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Your Dollars@Work: Insights into Early Brain Development in Autism

Researchers funded by Autism Speaks share findings, seek participants for study of infants in families affected by autism

Guest post by Chad Chappell, research project coordinator for the Infant Brain Imaging Study (IBIS), at the University of North Carolina, Chapel Hill. 

I’m so glad for this opportunity to tell you about our research and invite families in the autism community to participate in our study, which receives support from Autism Speaks.

Our Infant Brain Imaging Study (IBIS) focuses on the infant siblings of children diagnosed with autism.  The aim of this research project is to examine early brain and behavior development from 3 to 36 months of age with brain imaging and behavior assessments.

We’re part of the Autism Speaks Baby Siblings Research Consortium (BSRC). In addition, an Autism Speaks grant enables us to partner with another research group that is examining the interactions of genetic and environmental factors in the early development of autism. That study is the Early Autism Risk Longitudinal Investigation (EARLI).

Together we’re learning more about brain changes that occur prior to the appearance of the defining features of autism.  (Read about our early research findings here.)

Why study baby sibs?
As many readers of this blog may know, autism tends to run in families. BSRC research suggests that around 1 in 5 children who have older siblings with autism will themselves develop autism spectrum disorder.

So studying infants with a high family risk for autism – from soon after birth until the diagnosis is apparent and beyond – is giving us important new insights into a cascade of changing brain-behavior relationships during the early development of autism.  

The primary aim of IBIS is to look at changes in the infant brain using noninvasive MRI scans. In particular, we’re looking at brain development during the first two years when autism’s defining behaviors unfold.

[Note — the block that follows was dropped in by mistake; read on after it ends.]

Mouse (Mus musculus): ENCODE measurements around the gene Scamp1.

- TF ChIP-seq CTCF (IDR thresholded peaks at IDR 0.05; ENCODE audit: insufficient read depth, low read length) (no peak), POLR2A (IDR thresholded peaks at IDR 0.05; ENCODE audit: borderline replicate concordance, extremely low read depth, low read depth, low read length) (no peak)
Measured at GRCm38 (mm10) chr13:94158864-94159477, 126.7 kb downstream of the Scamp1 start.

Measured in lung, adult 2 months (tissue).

In a landmark 2012 report, for example, the IBIS team reported on clear differences throughout the brain, as early as 6 months of age, between infants who would go on to develop autism or develop typically. The findings provided strong evidence that brain changes precede the appearance of the behaviors we associate with autism. What’s more, brain development continued to unfold differently in the infants who would develop autism right up to their 24-month evaluation.

In another study, we found differences in ritualistic-repetitive behaviors present by 12 months of age. This is earlier than had been thought. So the findings encourage greater attention, in general, to such behaviors in toddlers at risk for autism. However, some infants who never develop autism also have early repetitive behaviors. So we can’t use them, by themselves, to predict autism on an individual level. 

In addition to deepening our understanding of autism, these studies - like those of other "baby sib" researchers - promise to advance early diagnosis and early intervention in ways that we hope will improve outcomes for many children.

More families needed
The more families we can study, the more reliable our findings will become. More than 600 families have already participated in IBIS. We’re extremely grateful for their contributions. Yet we need still more families.

Specifically, we’re recruiting families who have one or more children diagnosed with autism and a baby sib age 6 months or younger. This includes families that are expecting a child in the coming months.

We have four study sites where we see families. They are the Children’s Hospital of Philadelphia, University of North Carolina at Chapel Hill, the University of Washington in Seattle and Washington University in St. Louis.  We cover travel and other study-related costs and provide compensation for participation. Participating infants receive MRI brain scans, while sleeping, at several points during the study. In addition, we monitor their behavioral development with a serious of assessments. These will be shared with the parents in a behavioral report at each visit.

For more details, please visit www.ibis-network.org. Thanks and best wishes to the Autism Speaks community from all of us in the IBIS network.

Editor's note: Want to read more about the IBIS research group? Also see "Hunting for Autism's Earliest Clues," a feature story by Ariel Bleicher.

 

Explore all the research that Autism Speaks is funding using this website’s grant search.
These projects are made possible by the passion and generosity of our families, donors and volunteers.

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